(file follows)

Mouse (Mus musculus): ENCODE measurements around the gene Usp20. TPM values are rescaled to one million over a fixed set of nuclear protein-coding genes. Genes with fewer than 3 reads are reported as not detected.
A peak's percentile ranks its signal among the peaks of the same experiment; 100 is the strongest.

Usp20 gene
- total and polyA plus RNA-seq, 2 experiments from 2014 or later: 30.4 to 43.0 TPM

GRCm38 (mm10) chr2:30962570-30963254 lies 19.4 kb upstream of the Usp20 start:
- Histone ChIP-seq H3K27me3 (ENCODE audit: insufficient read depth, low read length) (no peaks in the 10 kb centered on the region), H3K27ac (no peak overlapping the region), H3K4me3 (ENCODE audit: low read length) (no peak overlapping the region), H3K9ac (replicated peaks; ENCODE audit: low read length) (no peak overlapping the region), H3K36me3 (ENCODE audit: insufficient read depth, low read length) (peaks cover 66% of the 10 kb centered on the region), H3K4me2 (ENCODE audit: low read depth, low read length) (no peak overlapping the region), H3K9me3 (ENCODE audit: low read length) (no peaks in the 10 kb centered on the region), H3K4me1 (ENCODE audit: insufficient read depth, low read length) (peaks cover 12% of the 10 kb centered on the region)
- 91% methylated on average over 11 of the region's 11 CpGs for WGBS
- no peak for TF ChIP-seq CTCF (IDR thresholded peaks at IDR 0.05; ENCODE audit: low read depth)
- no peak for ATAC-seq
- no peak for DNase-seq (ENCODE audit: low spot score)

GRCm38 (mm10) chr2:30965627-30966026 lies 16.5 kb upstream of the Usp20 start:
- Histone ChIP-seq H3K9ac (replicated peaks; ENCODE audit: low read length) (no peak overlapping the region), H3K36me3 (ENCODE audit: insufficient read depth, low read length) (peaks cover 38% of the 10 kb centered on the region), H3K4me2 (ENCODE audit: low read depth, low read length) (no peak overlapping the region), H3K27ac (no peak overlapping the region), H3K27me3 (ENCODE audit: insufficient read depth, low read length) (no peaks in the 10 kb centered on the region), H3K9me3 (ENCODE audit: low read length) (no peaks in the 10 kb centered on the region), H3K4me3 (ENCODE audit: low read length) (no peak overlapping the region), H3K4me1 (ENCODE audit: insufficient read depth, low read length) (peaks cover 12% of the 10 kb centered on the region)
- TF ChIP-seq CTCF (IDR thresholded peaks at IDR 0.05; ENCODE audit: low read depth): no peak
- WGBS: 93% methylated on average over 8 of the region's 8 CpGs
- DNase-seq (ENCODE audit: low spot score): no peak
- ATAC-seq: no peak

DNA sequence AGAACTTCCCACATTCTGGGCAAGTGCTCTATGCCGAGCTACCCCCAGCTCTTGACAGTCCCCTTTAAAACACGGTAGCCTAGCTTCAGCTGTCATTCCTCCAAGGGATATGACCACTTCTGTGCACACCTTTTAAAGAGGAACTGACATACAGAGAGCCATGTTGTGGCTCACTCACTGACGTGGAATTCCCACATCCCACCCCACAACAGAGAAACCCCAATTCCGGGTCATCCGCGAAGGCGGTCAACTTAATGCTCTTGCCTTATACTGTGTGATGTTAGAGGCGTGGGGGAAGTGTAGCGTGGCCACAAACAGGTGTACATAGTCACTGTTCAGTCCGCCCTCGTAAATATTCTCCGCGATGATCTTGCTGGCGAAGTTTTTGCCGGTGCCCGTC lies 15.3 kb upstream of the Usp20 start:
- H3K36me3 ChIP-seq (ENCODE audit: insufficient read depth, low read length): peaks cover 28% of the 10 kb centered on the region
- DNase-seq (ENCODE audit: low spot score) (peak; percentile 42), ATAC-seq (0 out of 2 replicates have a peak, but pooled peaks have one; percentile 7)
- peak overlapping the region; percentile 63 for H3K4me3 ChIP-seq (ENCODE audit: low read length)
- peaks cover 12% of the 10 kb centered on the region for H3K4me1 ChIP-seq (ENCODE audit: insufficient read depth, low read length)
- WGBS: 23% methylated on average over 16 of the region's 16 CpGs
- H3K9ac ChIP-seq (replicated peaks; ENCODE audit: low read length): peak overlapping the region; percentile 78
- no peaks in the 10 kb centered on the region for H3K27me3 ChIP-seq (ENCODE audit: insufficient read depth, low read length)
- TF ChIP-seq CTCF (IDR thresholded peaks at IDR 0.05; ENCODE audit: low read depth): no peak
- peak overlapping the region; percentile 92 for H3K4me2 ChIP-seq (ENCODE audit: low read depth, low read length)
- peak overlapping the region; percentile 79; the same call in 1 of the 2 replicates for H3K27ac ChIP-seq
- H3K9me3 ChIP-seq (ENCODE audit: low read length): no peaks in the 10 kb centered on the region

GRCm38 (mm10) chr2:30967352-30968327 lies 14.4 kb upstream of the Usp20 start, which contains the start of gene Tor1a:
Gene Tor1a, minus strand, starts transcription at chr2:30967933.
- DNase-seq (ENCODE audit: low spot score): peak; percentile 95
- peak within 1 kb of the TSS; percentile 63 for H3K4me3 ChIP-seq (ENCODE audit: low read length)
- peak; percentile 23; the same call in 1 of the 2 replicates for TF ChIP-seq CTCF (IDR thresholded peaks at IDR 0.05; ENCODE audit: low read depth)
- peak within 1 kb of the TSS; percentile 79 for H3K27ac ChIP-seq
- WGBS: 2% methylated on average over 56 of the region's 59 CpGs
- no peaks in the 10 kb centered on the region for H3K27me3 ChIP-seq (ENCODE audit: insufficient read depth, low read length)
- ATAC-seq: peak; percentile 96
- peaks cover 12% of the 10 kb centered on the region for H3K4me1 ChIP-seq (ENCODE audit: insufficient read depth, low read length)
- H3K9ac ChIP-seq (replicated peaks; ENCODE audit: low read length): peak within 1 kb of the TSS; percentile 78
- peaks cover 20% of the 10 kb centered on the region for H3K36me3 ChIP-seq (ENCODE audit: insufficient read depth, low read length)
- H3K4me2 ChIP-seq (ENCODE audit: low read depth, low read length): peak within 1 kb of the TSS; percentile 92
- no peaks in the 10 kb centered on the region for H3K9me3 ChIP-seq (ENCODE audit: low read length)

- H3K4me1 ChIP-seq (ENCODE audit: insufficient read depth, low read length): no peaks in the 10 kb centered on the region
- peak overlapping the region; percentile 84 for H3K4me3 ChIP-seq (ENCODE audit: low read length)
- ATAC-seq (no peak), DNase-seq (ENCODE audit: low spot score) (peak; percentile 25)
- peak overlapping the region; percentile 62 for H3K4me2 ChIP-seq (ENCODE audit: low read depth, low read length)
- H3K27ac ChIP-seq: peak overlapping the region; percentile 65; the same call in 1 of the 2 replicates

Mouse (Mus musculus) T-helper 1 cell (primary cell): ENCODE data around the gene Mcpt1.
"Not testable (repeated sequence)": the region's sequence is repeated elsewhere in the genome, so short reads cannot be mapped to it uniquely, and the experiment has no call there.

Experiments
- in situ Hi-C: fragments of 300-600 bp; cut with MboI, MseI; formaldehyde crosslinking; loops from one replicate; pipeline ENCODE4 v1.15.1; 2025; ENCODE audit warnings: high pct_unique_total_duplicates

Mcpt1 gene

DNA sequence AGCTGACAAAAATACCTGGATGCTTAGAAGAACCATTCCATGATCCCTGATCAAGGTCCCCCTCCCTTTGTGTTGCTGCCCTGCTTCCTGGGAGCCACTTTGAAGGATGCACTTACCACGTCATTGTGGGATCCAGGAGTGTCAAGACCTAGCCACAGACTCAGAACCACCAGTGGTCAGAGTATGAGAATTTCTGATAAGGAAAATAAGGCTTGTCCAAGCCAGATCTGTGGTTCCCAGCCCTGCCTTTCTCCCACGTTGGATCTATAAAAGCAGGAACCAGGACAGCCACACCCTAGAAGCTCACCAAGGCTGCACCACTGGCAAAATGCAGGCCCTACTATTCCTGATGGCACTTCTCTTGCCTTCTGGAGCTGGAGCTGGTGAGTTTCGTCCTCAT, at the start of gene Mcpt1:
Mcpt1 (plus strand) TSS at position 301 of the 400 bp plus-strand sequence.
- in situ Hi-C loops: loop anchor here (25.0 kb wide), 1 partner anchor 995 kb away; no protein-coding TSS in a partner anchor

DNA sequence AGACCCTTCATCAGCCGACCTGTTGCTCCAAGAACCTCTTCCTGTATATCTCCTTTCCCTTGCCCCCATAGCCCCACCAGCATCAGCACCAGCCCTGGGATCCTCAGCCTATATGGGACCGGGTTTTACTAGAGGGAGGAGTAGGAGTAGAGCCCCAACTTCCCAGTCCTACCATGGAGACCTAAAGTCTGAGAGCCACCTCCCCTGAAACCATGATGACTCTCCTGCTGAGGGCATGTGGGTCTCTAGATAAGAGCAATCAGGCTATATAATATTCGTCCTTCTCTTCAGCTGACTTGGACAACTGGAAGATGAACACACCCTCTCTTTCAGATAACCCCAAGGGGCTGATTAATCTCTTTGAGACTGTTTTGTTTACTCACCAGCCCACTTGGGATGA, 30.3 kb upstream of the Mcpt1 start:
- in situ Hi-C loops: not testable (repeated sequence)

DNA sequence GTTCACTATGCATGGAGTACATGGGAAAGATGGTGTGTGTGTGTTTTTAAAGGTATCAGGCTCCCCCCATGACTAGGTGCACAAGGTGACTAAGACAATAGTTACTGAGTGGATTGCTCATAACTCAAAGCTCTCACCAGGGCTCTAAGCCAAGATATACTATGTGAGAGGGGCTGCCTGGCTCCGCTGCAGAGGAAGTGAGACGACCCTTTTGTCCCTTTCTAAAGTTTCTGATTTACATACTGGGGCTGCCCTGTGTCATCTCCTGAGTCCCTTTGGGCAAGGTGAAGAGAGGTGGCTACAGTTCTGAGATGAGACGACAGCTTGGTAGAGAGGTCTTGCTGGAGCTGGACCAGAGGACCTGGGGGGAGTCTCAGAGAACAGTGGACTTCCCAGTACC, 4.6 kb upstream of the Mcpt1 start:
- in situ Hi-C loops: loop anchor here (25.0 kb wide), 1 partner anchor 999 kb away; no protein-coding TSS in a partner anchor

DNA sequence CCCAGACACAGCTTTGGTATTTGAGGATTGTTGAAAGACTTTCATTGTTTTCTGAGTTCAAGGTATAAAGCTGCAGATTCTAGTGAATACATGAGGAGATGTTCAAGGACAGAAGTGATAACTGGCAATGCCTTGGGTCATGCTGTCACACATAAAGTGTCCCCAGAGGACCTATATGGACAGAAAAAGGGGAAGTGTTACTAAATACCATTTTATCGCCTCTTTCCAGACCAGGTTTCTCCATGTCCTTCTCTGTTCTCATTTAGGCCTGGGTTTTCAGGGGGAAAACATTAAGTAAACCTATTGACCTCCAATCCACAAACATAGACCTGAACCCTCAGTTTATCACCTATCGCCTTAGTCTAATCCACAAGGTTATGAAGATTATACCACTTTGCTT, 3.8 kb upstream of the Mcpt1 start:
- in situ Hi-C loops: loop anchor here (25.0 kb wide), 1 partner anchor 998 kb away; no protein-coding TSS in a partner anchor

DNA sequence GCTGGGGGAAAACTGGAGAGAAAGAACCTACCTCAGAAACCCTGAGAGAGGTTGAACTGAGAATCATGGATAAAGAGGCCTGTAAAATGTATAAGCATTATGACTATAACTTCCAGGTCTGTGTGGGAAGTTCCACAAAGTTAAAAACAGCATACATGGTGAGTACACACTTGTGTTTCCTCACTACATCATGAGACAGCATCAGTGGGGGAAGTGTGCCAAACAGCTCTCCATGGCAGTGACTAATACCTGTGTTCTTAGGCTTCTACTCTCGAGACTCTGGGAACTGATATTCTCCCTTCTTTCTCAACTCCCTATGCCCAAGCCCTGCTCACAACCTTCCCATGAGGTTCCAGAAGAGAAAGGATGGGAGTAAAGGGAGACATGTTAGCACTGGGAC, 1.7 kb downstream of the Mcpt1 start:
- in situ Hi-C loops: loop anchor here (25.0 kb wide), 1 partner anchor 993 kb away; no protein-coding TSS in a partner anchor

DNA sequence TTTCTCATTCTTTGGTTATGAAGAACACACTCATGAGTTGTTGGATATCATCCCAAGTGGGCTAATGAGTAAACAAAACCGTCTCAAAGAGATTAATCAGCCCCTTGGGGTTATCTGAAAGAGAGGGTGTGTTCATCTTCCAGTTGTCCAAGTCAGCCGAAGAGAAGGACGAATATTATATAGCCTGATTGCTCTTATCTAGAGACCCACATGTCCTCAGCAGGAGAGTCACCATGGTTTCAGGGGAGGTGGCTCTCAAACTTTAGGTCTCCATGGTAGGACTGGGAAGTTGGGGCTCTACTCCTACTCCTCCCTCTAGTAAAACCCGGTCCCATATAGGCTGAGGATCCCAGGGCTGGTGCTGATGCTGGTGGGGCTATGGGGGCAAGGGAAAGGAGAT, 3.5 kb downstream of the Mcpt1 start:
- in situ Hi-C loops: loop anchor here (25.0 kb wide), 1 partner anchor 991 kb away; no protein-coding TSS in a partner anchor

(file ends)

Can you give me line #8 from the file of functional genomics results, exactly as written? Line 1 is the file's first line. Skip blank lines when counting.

- no peak for TF ChIP-seq CTCF (IDR thresholded peaks at IDR 0.05; ENCODE audit: low read depth)